Tuesday, April 16, 2013
Simon has just graduated from college with a degree in neuroscience. His thesis, on the relationship between the brain and the eye, has been published in a scientific journal. (It has to do with how the brain determines the width of an object by giving it a weighted average of the widths of the objects around it.) His longtime girlfriend has recently left him, making it clear she doesn't want him in her life at all. As "Simon Killer" opens, the son of a friend of his mother's lets Simon stay in his Paris apartment for a week while he vacations in the south. Simon owes little more obligation than to wander the streets aimlessly, suggestible to whatever encounters may present themselves.
A barker accosts him. Come over to that bar across the street with the neon lights. Buy a drink for $10, inspect the merchandise, and if you don't see anything you like, be on your way. Simon agrees. A girl with dark hair asks him to buy drinks for them so they can talk. He asks how much that costs. $20. He buys them. They talk. She excuses herself. A girl with lighter hair replaces her. Her name is Victoria. She tells him some of the things she can do for him. He asks how much each costs. They retire to the second floor. She undresses. He brings himself to orgasm just by seeing and touching her naked body. They feel a connection. They exchange phone numbers. A week later, Simon is mugged by some street toughs. He moves into her place.
After a while, Simon hits on an idea. Instead of taking a little bit of money from a lot of men, why doesn't Victoria take a lot of money from one man? Secretly videotape one of her sexual encounters, and they can use the recording to blackmail the john. They try it. The first guy turns out to be a cop, who matter-of-factly tells Simon he can make him disappear with no consequences. They decide to find another mark, Rene, a wealthy black businessman with a wife and a family. This time, the plan works. Meanwhile, Simon has reconnected with a girl he met in the subway on his first night in Paris, and begins staying out at dance clubs, coming home late or not at all.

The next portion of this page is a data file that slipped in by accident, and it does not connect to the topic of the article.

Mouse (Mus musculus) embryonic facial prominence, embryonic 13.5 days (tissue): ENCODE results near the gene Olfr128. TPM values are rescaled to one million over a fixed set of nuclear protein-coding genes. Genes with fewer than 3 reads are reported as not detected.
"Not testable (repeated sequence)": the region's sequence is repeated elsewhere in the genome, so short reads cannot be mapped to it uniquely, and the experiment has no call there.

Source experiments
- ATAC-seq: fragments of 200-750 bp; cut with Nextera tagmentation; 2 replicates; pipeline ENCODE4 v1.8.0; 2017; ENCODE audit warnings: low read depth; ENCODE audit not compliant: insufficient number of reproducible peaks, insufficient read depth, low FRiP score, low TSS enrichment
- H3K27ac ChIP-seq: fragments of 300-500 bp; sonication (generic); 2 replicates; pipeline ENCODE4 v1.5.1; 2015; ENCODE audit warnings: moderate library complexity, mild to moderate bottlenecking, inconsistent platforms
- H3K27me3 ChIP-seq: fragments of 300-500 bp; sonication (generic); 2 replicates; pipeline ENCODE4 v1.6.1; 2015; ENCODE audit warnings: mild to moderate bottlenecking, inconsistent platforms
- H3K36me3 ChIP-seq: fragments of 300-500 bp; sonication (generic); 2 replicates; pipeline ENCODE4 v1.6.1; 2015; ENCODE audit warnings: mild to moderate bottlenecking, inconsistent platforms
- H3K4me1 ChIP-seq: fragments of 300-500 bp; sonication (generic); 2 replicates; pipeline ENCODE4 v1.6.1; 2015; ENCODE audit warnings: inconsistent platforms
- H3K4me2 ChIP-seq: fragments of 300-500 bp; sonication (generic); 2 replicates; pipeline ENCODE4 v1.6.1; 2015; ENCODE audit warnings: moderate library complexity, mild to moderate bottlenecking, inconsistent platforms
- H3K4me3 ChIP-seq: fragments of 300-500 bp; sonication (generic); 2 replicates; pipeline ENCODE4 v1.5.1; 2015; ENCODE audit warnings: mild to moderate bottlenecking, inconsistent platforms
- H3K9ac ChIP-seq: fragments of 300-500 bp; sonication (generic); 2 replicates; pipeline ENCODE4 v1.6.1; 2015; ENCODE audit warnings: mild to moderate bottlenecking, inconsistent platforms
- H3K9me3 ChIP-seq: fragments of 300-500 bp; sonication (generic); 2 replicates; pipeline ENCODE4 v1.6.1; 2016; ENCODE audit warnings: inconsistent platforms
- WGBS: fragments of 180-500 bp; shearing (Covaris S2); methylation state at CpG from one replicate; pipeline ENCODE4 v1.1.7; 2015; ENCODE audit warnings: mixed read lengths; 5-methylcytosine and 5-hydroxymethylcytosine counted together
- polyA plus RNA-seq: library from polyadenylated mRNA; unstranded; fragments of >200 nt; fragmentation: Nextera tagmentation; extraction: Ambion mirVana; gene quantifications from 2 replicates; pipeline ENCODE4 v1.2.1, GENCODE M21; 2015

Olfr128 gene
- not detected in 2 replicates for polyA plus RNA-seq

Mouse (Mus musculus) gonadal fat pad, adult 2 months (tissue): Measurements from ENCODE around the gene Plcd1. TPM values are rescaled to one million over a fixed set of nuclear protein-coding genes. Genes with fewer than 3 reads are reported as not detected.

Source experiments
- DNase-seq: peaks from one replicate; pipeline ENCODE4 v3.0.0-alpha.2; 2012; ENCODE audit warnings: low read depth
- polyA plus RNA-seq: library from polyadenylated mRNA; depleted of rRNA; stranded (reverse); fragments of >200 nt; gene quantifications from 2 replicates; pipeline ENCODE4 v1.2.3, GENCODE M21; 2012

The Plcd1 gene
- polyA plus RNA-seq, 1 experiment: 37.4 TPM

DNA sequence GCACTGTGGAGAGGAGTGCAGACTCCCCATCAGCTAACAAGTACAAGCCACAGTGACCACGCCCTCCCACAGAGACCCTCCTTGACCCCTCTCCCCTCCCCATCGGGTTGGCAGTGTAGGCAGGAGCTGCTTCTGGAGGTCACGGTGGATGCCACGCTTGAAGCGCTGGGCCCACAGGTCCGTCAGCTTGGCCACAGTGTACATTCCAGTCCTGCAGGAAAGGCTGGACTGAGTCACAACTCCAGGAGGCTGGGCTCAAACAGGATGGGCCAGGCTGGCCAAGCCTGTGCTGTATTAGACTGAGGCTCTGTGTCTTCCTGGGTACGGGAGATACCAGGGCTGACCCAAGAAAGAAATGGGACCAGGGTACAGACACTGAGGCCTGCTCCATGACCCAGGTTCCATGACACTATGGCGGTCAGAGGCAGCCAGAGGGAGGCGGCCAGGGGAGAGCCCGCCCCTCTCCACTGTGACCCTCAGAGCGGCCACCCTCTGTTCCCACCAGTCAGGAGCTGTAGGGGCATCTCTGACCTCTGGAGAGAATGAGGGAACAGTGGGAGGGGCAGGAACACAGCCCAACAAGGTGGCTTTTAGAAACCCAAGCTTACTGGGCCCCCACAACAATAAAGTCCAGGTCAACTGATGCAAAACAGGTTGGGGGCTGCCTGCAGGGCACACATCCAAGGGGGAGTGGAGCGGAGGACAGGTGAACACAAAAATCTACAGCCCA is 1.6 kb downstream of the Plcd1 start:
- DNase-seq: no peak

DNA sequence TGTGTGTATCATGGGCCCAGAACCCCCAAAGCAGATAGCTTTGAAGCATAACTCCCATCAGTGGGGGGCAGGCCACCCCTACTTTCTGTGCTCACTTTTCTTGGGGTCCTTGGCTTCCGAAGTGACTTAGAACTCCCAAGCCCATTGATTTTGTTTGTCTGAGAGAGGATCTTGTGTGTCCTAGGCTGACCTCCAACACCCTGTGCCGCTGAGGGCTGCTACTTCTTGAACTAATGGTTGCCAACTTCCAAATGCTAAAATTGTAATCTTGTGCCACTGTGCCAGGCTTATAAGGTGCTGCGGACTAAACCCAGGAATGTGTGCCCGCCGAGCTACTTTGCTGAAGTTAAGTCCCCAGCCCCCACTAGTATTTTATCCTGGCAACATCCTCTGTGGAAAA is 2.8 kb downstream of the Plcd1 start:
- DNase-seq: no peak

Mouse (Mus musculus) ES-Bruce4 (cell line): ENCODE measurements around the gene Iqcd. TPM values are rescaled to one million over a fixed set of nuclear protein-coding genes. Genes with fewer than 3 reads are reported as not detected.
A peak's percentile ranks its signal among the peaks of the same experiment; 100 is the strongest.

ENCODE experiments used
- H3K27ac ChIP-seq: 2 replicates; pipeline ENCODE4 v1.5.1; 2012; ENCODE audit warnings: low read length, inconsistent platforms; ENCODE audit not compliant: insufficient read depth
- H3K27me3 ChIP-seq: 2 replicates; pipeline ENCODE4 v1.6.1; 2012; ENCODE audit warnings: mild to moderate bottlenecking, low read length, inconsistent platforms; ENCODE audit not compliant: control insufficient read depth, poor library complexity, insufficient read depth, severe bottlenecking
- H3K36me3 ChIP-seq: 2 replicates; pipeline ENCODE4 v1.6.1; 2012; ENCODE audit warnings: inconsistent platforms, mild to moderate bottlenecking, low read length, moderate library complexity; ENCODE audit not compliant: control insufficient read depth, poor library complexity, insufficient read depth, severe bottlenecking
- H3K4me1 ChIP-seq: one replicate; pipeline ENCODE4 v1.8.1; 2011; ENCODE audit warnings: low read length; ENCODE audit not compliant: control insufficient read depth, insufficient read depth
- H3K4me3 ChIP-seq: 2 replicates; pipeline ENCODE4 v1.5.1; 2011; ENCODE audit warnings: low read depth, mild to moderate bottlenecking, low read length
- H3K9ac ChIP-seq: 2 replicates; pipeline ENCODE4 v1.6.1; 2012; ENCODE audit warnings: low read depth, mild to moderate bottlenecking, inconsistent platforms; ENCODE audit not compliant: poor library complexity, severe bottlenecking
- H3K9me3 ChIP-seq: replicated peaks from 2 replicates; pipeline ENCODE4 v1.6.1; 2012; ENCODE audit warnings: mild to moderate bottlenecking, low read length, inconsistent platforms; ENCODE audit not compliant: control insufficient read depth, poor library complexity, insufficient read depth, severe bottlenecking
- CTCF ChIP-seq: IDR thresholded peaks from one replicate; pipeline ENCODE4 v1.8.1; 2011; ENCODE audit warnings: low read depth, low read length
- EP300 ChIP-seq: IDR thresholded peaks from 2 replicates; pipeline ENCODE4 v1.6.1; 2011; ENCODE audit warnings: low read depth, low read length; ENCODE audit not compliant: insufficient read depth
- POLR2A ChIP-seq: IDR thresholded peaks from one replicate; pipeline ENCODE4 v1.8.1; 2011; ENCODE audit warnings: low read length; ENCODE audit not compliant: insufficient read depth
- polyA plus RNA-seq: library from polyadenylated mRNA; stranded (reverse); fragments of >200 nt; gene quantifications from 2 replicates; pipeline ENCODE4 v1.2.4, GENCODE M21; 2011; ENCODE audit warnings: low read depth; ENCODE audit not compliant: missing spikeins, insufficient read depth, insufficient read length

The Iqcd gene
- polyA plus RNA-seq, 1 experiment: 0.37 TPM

There is a good deal of violence in "Simon Killer," and a good deal of sex (and a fair amount of violent sex). All of it feels real in a way that most movie violence and sex does not. The director, Antonio Campos, neither overplays nor shies away from it. Brady Corbet plays Simon, and brings to him a shyness and a self-effacing quality (he's always apologizing for his high school French) that contrasts interestingly with his size and strong physicality. The dance music (I'd love to get ahold of the soundtrack) conveys the distrait anonymity of Simon's life in Paris, how easily he could fall off the grid, not necessarily by choice but simply by circumstance and bad luck. He floats through his days and nights. Scenes end with fadeouts to reds, blues, and purples, like a monochromatic screen saver from an early-generation computer.
What makes "Simon Killer" linger in the mind days later is the giddy uncertainty of it. The final scene takes place at a customs booth as Simon leaves France, hurriedly, in fear of being chased. Simon gives an answer to one of the agent's questions that's totally different from what he's said all along - something one of the subway girls told him when he asked her the question. We've seen him straddle the line between situational behavior and pathology, as when he called Rene, got his voicemail, and called back time after time after time. Now we're left to wonder how much of what we thought we knew about him is true (anything?) and how much is snippets of other people's conversations, other people's lives. "Simon Killer" stays with you.